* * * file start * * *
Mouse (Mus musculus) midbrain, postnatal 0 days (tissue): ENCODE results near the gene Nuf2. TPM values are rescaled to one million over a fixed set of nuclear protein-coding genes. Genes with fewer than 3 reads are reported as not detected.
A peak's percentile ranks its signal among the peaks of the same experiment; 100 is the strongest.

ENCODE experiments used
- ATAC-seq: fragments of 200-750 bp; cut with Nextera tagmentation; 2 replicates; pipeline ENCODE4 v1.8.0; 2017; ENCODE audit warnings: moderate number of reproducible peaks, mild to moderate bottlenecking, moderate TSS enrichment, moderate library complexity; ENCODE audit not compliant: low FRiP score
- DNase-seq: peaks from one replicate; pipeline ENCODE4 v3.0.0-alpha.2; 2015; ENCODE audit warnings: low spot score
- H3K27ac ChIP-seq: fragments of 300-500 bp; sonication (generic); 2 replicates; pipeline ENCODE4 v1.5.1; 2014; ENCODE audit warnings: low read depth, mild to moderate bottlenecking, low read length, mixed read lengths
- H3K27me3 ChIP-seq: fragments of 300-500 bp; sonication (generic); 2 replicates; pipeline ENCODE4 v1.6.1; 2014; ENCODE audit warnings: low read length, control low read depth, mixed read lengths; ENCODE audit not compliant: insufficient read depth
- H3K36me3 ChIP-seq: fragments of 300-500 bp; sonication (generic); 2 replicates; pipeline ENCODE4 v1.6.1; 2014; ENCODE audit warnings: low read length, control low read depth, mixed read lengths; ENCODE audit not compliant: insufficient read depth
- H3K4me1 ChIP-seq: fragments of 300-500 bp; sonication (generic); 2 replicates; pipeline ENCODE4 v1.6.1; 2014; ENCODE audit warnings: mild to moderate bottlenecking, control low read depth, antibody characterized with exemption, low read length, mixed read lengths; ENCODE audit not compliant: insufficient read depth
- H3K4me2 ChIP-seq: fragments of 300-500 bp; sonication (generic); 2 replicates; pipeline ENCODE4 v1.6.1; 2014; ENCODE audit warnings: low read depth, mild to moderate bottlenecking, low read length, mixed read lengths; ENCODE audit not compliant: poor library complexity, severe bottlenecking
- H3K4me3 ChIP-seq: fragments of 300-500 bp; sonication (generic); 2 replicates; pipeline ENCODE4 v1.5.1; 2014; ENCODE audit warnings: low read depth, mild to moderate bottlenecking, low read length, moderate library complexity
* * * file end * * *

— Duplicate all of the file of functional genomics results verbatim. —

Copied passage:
Mouse (Mus musculus) midbrain, postnatal 0 days (tissue): ENCODE results near the gene Nuf2. TPM values are rescaled to one million over a fixed set of nuclear protein-coding genes. Genes with fewer than 3 reads are reported as not detected.
A peak's percentile ranks its signal among the peaks of the same experiment; 100 is the strongest.

ENCODE experiments used
- ATAC-seq: fragments of 200-750 bp; cut with Nextera tagmentation; 2 replicates; pipeline ENCODE4 v1.8.0; 2017; ENCODE audit warnings: moderate number of reproducible peaks, mild to moderate bottlenecking, moderate TSS enrichment, moderate library complexity; ENCODE audit not compliant: low FRiP score
- DNase-seq: peaks from one replicate; pipeline ENCODE4 v3.0.0-alpha.2; 2015; ENCODE audit warnings: low spot score
- H3K27ac ChIP-seq: fragments of 300-500 bp; sonication (generic); 2 replicates; pipeline ENCODE4 v1.5.1; 2014; ENCODE audit warnings: low read depth, mild to moderate bottlenecking, low read length, mixed read lengths
- H3K27me3 ChIP-seq: fragments of 300-500 bp; sonication (generic); 2 replicates; pipeline ENCODE4 v1.6.1; 2014; ENCODE audit warnings: low read length, control low read depth, mixed read lengths; ENCODE audit not compliant: insufficient read depth
- H3K36me3 ChIP-seq: fragments of 300-500 bp; sonication (generic); 2 replicates; pipeline ENCODE4 v1.6.1; 2014; ENCODE audit warnings: low read length, control low read depth, mixed read lengths; ENCODE audit not compliant: insufficient read depth
- H3K4me1 ChIP-seq: fragments of 300-500 bp; sonication (generic); 2 replicates; pipeline ENCODE4 v1.6.1; 2014; ENCODE audit warnings: mild to moderate bottlenecking, control low read depth, antibody characterized with exemption, low read length, mixed read lengths; ENCODE audit not compliant: insufficient read depth
- H3K4me2 ChIP-seq: fragments of 300-500 bp; sonication (generic); 2 replicates; pipeline ENCODE4 v1.6.1; 2014; ENCODE audit warnings: low read depth, mild to moderate bottlenecking, low read length, mixed read lengths; ENCODE audit not compliant: poor library complexity, severe bottlenecking
- H3K4me3 ChIP-seq: fragments of 300-500 bp; sonication (generic); 2 replicates; pipeline ENCODE4 v1.5.1; 2014; ENCODE audit warnings: low read depth, mild to moderate bottlenecking, low read length, moderate library complexity